Ottawa – February 14, 2022 – As the anti-vaccine convoy rolled into Ottawa, a Memorandum of Understanding (MOU) was released by Canadian Unity, one of the lead groups organizing the convoy, demanding the removal of the prime minister from office. But the only political leader to lose his job was former Conservative leader Erin O’Toole.
After a disappointing result for the Conservatives in last year’s federal election, and despite winning the popular vote, it didn’t take long for Conservative MPs to pin the blame for their poor election results firmly on the shoulders of then-leader Erin O’Toole.
To win the leadership of the party, O’Toole appealed to the social conservative base and hard-right, but to many of them he was viewed as a flip-flop artist when he embraced issues like carbon pricing and banning conversion therapy.
While many conservatives were out joining the convoy occupiers, including O’Toole, Conservative MPs were also lining up their ducks for a vote to oust him, which they won overwhelmingly. The race is now on to elect a new leader.
Meanwhile in Ottawa, and now at many Canadian border crossings, the convoy antagonists have moved well beyond what could be considered peaceful protest to mob rule. In Ottawa, we have witnessed the waving of swastikas, Confederate flags, and other symbols of hate. Citizens have been harassed, verbally abused for wearing masks, and in some cases assaulted. There is also evidence of the desecration of national monuments. As well, evidence has emerged of funding from Trump-loving Republicans south of the border and Trump himself has come out publicly in support of the occupation.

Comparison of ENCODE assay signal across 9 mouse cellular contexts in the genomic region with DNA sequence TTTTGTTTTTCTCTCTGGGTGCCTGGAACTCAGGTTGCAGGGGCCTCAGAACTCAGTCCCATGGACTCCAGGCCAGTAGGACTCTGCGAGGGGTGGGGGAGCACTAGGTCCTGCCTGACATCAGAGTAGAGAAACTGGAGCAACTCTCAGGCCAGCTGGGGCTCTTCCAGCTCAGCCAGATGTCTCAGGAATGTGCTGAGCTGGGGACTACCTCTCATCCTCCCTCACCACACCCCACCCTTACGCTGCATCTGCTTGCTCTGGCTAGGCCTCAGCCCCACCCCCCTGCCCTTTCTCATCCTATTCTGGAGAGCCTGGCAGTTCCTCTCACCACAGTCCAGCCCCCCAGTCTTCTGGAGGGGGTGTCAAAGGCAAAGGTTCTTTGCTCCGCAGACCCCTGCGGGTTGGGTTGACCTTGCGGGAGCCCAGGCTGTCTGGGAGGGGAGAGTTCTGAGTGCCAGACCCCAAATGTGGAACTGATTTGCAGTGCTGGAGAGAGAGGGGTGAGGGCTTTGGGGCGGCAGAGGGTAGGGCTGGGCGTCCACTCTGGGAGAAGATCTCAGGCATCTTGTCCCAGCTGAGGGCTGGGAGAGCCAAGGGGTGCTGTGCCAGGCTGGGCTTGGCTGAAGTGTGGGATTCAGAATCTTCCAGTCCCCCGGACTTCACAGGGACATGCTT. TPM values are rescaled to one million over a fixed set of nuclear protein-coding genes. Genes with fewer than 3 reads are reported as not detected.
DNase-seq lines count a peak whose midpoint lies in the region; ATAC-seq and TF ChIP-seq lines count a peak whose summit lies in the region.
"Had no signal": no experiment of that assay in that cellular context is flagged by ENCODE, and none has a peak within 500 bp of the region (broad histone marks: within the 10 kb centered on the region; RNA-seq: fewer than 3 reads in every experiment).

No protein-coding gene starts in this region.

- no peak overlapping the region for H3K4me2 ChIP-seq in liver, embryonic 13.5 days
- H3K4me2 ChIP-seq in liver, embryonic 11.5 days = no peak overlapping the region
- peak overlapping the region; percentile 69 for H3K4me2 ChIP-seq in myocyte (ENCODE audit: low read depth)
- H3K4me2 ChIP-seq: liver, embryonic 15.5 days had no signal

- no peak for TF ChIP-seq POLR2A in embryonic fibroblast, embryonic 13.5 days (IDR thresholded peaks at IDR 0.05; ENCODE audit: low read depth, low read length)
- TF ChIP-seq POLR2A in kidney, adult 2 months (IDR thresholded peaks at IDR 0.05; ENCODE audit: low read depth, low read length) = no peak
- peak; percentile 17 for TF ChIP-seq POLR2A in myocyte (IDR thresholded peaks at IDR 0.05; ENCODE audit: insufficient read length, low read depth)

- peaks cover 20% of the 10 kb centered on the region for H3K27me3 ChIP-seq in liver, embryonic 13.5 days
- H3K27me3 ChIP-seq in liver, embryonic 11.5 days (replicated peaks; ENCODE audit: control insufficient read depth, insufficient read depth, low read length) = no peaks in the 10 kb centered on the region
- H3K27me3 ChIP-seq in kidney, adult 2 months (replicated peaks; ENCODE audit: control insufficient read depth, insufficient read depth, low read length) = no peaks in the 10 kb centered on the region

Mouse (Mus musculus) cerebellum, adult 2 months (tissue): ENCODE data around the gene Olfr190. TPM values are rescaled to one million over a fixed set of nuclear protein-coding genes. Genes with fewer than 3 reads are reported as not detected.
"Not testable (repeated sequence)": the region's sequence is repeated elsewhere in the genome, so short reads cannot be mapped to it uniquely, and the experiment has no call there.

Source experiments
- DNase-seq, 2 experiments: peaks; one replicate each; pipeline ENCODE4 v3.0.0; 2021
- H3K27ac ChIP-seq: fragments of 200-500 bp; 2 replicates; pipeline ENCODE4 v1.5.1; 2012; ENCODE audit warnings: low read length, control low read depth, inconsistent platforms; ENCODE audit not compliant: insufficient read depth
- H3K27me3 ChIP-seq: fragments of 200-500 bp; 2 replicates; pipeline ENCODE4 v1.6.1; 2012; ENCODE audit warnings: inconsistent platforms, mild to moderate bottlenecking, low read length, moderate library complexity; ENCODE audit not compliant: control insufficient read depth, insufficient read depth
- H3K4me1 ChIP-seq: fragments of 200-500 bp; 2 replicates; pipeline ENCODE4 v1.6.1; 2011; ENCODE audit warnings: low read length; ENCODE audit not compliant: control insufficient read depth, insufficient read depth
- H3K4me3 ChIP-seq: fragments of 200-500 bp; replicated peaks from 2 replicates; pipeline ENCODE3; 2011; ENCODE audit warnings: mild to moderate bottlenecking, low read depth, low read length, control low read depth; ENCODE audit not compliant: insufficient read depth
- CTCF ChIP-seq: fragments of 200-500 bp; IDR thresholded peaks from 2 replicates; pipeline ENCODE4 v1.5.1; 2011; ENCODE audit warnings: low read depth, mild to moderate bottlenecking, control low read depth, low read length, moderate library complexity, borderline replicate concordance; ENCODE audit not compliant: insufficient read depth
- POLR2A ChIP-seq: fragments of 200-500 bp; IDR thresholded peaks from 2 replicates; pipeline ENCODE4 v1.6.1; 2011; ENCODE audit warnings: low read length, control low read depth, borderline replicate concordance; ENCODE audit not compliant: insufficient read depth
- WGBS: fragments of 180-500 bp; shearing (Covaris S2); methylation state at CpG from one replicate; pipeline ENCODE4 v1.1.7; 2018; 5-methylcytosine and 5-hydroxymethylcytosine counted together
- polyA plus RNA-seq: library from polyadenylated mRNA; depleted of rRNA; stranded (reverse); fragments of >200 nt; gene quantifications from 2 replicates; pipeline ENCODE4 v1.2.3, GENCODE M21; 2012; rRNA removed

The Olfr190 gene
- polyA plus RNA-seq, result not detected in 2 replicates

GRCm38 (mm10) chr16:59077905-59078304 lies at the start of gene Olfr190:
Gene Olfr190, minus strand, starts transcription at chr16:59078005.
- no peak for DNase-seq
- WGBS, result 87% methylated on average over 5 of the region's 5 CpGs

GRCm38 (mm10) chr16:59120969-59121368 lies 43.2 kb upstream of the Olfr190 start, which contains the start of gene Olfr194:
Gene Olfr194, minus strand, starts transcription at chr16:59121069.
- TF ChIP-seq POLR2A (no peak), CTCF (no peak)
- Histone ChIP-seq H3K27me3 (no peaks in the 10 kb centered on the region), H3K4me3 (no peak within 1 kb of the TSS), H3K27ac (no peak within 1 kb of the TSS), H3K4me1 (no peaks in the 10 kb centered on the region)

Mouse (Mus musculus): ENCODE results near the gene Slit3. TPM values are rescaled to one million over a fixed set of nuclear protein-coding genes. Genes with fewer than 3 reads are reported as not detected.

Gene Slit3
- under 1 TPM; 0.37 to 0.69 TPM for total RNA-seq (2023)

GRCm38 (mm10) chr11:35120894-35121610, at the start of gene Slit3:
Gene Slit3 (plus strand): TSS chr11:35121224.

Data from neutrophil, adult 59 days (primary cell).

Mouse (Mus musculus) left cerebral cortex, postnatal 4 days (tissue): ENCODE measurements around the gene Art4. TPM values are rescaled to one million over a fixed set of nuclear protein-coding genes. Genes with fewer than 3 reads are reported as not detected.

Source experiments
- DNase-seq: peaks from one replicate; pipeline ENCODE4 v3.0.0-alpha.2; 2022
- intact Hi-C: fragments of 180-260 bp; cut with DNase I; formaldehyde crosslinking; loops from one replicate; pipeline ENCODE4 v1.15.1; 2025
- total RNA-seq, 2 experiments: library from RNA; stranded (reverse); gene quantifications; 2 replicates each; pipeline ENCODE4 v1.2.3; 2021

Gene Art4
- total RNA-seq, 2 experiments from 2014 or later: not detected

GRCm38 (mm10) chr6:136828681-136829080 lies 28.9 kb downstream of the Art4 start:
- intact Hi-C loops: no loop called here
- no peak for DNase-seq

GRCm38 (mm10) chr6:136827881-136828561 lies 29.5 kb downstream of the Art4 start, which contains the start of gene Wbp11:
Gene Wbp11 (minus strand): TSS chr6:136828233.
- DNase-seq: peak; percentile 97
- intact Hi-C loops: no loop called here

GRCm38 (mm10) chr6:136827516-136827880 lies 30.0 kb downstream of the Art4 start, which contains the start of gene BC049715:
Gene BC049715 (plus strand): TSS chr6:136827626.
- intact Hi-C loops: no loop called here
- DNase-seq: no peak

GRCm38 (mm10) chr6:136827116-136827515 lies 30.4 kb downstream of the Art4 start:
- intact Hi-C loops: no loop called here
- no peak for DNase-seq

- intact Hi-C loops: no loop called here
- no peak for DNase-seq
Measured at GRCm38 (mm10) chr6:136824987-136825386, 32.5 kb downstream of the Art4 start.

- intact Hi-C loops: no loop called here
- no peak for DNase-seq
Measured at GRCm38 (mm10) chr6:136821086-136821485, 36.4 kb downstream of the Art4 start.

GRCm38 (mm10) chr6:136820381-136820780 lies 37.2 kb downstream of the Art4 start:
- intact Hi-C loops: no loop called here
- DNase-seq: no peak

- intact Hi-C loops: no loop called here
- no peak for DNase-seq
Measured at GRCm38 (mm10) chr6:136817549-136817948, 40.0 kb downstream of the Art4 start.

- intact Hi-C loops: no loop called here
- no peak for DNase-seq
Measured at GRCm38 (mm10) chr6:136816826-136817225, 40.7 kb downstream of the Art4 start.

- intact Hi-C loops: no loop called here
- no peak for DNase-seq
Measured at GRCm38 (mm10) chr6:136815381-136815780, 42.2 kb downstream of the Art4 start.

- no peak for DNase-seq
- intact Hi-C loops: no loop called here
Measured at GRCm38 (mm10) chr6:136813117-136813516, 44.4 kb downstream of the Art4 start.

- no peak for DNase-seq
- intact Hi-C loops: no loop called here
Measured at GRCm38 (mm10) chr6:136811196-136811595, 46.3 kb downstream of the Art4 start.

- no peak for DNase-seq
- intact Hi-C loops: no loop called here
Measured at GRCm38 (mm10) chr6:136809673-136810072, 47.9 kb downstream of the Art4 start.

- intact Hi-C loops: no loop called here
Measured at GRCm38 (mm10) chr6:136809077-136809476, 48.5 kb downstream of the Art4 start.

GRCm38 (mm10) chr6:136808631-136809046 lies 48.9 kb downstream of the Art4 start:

Conservative politicians have embraced the convoy which has been organized by people with links to far-right militias and known hate groups. Groups who have espoused white supremacy, islamophobia, homophobia, and the promotion of violence. Conservative politicians like leadership candidate Pierre Poilievre, and interim party leader Candace Bergen, continue to embrace the protesters.
Delays caused by blockades at the border are costing the Canadian economy $500 million a day, and workers are being laid off as a result. Authorities have demonstrated a double standard when it comes to policing these blockades and the occupation of downtown Ottawa. One can only imagine if these protesters were Black, Indigenous, or People of Colour – assuredly the police would have cracked down a long time ago.
What does this mean for the future of the Conservative Party after O’Toole? Bending themselves over backwards to embrace these occupations and moving even further to the right may appease their socially conservative, anti-vax base, and may even appeal to the likes of former Harper attack dog Poilievre. But in the long run, it is likely a losing electoral strategy.